Psychology/ Counselling – An Overview

What do psychologists do?

Psychologists are experts in how the mind works. They have studied the anatomy of the brain, memory, learning, human development and the processes determining how people think, feel, behave and react. The profession is considered a science. In having knowledge of research findings of different treatment approaches, a psychologist can tailor therapy to your individual needs/goals.

A psychologist can assist you to:

  • Develop insight into the effects of your life experiences on your thoughts, emotions and behavior
  • Resolve issues that are adversely impacting on your quality of life
  • Identify and implement changes you may benefit from.

What can psychologists help with?

Oftentimes clients attend psychologists to resolve or better manage mental health disorders (for example, anxiety, depression, post-traumatic stress). Nonetheless, having been diagnosed with a mental health disorder is not a requirement to attend a psychologist.

Other matters that psychologists can provide clients assistance with include:

  • Developing skills to better manage stress and other emotions
  • Identifying and achieve personal goals
  • Improving relationships
  • Adapting to changes that arise through the course of life
  • Coping better with adverse life experiences (for example, trauma, abuse, death of a loved one)
  • Growing on a personal level.

Why choose psychology?

Research shows psychological treatments are effective in alleviating mental health disorders 1. Some treatments are at least as successful as medication in treating the most prevalent conditions 2, such as depression and anxiety.

Around one in five Australians (16- 85 year olds) identify as having a mental health disorder each year, and nearly half of the Australian population aged 16-85 years identify as having experienced an anxiety, mood or substance use disorder during their lifetime 3. Psychological approaches are designed to assist in alleviating these, without medication. There is a considerable amount of evidence showing psychological treatments are effective without prescribed medication. Nonetheless, prescribed medication taken in conjunction with psychological treatment, can enhance treatment benefits times 4. Psychologists cannot prescribe medication, and so you should consult your GP to determine whether medication may benefit you.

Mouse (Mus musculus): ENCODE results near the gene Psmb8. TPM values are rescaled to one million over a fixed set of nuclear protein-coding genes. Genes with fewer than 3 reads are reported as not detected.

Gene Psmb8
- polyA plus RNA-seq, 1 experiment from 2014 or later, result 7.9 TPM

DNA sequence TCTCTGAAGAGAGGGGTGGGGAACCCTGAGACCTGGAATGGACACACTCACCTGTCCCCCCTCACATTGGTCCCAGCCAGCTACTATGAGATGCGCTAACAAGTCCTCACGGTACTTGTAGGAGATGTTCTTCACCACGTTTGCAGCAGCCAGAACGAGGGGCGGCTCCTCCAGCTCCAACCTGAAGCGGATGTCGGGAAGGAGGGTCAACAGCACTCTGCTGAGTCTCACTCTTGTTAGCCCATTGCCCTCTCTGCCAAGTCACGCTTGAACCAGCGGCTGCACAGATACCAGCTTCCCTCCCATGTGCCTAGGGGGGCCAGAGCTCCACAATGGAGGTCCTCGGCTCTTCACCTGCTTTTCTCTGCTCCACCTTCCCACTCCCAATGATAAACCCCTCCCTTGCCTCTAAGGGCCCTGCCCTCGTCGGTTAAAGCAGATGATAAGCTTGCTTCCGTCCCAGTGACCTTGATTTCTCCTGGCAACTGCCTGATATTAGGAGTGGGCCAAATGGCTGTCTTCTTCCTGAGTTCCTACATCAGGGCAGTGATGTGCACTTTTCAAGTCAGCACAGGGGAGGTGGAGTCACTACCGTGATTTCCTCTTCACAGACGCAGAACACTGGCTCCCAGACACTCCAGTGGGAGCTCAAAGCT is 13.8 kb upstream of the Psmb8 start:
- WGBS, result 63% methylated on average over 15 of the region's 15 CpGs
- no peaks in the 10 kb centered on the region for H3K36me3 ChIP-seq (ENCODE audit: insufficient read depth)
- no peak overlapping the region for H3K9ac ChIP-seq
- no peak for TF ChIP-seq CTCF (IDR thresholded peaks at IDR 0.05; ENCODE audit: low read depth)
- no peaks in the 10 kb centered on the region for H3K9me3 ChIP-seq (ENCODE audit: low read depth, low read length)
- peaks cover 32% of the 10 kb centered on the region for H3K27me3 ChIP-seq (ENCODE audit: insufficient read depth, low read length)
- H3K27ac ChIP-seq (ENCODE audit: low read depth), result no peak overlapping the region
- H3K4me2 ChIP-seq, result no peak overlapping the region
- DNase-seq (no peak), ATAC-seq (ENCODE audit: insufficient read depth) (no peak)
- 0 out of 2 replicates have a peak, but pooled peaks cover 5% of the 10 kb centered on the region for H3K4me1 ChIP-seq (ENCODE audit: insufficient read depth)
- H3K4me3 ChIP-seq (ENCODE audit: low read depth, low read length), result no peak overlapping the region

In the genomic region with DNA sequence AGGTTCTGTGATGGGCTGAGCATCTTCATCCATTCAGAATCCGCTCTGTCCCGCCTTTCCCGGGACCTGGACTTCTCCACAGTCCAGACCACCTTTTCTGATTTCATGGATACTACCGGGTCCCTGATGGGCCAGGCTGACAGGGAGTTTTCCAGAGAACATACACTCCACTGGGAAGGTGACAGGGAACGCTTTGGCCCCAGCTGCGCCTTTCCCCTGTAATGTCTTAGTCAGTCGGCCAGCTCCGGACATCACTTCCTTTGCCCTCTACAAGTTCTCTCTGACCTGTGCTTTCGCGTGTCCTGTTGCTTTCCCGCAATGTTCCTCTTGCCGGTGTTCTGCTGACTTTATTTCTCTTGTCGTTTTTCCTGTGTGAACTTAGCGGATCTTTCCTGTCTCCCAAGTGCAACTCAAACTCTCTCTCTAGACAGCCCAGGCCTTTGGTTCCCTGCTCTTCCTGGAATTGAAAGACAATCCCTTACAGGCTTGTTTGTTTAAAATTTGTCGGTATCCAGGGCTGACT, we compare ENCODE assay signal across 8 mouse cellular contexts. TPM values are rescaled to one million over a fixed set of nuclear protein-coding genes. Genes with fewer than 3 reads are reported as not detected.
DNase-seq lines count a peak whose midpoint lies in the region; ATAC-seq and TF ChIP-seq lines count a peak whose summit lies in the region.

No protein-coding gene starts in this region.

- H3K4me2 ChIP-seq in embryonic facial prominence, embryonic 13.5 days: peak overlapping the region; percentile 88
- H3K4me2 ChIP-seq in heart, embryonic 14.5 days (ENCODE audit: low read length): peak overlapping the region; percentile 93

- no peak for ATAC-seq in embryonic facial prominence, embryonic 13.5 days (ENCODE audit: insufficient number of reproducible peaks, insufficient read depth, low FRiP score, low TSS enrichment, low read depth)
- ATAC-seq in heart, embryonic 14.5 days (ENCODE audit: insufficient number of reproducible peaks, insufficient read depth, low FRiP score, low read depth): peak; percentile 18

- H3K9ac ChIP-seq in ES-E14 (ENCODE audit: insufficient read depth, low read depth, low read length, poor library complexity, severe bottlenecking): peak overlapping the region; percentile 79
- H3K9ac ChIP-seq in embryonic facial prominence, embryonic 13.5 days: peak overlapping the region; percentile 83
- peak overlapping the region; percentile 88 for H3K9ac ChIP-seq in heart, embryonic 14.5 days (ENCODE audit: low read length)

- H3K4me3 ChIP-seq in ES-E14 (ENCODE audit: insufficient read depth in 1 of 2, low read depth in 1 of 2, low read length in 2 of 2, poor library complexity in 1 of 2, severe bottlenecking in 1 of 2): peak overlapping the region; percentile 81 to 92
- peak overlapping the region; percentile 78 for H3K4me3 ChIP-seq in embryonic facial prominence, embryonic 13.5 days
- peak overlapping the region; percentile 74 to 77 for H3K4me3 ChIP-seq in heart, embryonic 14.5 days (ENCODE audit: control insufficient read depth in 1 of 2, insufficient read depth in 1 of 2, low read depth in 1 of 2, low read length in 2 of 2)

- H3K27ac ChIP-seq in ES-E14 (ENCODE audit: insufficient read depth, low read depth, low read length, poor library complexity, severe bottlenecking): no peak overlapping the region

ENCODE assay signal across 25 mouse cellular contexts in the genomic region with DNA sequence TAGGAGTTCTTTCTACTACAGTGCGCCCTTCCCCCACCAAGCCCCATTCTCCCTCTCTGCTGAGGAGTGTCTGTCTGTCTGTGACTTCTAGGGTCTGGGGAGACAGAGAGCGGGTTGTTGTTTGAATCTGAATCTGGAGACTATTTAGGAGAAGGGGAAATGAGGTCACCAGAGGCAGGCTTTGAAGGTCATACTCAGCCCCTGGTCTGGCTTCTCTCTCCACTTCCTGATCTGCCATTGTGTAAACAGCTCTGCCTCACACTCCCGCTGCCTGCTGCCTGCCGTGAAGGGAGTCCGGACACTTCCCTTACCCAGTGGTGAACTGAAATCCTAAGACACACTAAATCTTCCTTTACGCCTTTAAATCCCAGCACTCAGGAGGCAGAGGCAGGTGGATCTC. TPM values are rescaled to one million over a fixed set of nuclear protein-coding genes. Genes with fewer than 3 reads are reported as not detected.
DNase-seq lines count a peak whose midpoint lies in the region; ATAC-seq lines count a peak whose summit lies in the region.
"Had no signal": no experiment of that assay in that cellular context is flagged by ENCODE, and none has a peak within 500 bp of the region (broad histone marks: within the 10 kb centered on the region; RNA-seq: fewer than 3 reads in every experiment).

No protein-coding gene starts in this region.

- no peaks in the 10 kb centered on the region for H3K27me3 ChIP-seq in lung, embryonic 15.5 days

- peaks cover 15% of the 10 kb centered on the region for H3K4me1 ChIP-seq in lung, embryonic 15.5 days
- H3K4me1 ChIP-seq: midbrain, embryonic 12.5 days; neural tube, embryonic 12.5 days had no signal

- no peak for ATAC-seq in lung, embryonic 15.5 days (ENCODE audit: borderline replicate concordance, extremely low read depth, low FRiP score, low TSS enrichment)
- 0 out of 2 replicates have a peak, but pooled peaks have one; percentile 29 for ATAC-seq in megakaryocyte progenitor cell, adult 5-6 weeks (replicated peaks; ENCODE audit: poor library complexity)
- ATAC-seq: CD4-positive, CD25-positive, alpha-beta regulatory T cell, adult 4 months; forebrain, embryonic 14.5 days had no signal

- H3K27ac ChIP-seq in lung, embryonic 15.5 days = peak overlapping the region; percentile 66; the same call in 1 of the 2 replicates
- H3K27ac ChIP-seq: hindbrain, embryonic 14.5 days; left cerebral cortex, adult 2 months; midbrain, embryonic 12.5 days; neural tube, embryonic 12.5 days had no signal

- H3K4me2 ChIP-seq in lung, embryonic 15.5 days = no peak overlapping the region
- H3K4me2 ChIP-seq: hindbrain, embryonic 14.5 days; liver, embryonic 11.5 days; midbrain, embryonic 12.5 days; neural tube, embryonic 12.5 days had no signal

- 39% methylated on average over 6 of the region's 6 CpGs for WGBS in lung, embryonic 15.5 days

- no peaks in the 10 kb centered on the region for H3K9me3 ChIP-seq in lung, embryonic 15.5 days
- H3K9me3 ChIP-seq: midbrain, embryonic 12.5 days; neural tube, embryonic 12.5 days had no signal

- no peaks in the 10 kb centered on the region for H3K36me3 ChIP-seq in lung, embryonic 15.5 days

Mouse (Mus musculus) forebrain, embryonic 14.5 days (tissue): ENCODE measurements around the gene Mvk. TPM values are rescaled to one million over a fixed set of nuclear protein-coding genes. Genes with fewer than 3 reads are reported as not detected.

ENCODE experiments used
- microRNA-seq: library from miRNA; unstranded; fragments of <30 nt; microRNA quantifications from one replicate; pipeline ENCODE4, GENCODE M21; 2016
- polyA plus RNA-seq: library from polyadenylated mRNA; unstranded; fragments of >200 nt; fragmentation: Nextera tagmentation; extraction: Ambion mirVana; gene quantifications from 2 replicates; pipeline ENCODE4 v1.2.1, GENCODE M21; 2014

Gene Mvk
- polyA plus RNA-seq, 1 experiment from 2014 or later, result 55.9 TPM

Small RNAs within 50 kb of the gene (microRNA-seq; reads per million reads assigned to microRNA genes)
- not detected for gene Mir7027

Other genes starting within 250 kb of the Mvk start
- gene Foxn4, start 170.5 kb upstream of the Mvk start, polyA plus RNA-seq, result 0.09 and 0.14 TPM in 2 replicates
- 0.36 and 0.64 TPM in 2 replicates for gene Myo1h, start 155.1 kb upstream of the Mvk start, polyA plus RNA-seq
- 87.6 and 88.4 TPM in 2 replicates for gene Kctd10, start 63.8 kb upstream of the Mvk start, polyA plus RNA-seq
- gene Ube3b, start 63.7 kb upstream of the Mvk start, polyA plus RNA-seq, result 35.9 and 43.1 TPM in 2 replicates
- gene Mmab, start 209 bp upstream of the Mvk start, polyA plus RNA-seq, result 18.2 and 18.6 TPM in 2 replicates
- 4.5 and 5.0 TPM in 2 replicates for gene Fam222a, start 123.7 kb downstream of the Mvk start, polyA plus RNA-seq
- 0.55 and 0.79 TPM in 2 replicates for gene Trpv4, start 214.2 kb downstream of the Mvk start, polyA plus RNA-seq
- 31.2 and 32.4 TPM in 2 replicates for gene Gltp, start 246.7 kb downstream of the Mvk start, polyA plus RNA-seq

Various types of psychologists

Psychologists practice in a range of settings, in which they conduct assessments, diagnose, treat or prevent mental health problems. As a result of the field of psychology being extensive, psychologists are often referred to according to the specific area that relates to their skillset. The governing body of psychology in Australia recognizes nine specialist areas.

  • Counselling Psychology
  • Clinical Psychology
  • Forensic Psychology
  • Clinical Neuropsychology
  • Organisational Psychology
  • Sport and Exercise Psychology
  • Educational and Developmental Psychology
  • Health Psychology
  • Community Psychology

Psychologists are not required to be recognised as a specialist in one of these areas in order to practice. However, specialist endorsement indicates that a psychologist has completed advanced training and has significant experience working in a particular field.

Notes:

  1. Hollon, S.D. Stewart, M.O., & Strunk, D. (2006). Enduring Effects for Cognitive Behavior Therapy in the Treatment of Depression and Anxiety. Annual Review of Psychology, 57: 285-315.
  2. Olatunji, B.O., & Hollon, S.D. (2010). Preface: the current status of cognitive behavioral therapy for psychiatric disorders. The Psychiatric Clinics of North America, 33 (3).
  3. Slade, T, Johnston, A, Teesson, M, Whiteford, H, Burgess, P, Pirkis, J, Saw, S. (2009) The mental health of Australians 2. Report on the 2007 National Survey of Mental Health and Wellbeing. Department of Health and Ageing, Canberra.
  4. Magill, M, & RAY, L.A., (2009). Cognitive-Behavioral Treatment With Adult Alcohol and Illicit Drug Users: A Meta-Analysis of Randomized Controlled Trials. Journal of Studies on Alcohol and Drugs, 70 (4):, 516-527.